Minicomputers of the 70s and PCs of the 80s had computing resources comparable to what passes for embedded systems today (i.e. much less capable that an RPi). Those machines required tradeoffs with arbitrary limits to make realizable software and that is still a valid approach for a subset of modern programming where you can't just pretend you have an infinite store that will never be exhausted and if you do hit a limit you can't just throw more hardware at the problem.
Dynamic allocation can often use up less memory, since it only reserves as much as it needs, not the maximum for every item.
Early C compilers had a limit of 6 characters for an identifier
I'm consistently shocked by the number of people who have never heard of this principle. Introducing arbitrary numerical limits (emphasis on _arbitrary_, as performance limitations or other actual requirements obviously trump this rule) is a design decision that I find myself having to clean up after frequently.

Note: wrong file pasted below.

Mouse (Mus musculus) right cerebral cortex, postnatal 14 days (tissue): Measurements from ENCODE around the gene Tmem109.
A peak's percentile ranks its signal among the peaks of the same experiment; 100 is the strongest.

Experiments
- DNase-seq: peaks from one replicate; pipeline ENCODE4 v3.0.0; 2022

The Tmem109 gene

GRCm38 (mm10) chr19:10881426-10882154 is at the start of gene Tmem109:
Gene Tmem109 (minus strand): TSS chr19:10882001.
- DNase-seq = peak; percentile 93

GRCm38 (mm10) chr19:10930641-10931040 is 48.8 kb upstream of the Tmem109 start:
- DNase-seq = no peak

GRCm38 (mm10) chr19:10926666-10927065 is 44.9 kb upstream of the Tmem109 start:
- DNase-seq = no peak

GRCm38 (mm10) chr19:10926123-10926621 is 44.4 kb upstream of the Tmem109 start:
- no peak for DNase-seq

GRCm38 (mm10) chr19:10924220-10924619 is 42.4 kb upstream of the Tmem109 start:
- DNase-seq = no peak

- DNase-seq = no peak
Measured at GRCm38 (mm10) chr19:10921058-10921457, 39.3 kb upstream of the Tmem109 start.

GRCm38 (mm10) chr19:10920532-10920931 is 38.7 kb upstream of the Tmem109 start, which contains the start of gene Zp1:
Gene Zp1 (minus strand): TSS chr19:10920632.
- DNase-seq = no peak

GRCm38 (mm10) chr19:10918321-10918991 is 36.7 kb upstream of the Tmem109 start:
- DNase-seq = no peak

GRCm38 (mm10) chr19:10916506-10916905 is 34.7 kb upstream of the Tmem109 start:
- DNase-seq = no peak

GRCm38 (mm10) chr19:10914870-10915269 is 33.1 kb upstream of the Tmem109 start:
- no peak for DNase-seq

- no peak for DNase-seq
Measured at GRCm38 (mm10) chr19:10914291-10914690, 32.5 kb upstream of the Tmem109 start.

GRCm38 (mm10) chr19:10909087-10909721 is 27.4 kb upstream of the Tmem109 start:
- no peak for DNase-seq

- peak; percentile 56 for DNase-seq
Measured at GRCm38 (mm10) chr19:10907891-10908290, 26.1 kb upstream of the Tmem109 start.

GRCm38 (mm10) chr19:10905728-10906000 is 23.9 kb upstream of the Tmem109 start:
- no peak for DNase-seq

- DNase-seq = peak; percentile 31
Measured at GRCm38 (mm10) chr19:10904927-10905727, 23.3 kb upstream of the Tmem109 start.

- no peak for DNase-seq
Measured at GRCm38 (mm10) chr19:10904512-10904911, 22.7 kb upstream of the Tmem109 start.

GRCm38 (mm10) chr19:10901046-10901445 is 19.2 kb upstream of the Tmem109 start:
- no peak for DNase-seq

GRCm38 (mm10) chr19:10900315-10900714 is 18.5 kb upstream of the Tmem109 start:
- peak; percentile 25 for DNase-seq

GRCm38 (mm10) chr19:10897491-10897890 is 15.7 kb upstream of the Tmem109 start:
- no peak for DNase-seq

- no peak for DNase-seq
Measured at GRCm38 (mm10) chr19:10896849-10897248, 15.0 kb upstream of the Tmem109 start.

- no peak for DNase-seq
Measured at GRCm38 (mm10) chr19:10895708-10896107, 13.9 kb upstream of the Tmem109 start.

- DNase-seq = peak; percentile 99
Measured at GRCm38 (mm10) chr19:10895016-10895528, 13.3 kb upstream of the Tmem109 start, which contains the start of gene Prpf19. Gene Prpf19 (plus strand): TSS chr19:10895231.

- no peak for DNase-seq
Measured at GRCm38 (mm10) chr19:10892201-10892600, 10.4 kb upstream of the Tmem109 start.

I see a lot of people here questioning the wisdom of the rule, however, like every other principle used in SWE, it shouldn't be applied blindly. Ask yourself "why am I specifying that a maximum of five wangervanes can be specified in the turboencabulator settings?" _IF_ you have a good reason, fine. Most of the time you will not.
Limits are good. Limits mean that you can test your software under both min and max conditions.
If there’s no hard limit, then the limit exists merely in the developer’s mind as what they consider sensible or not.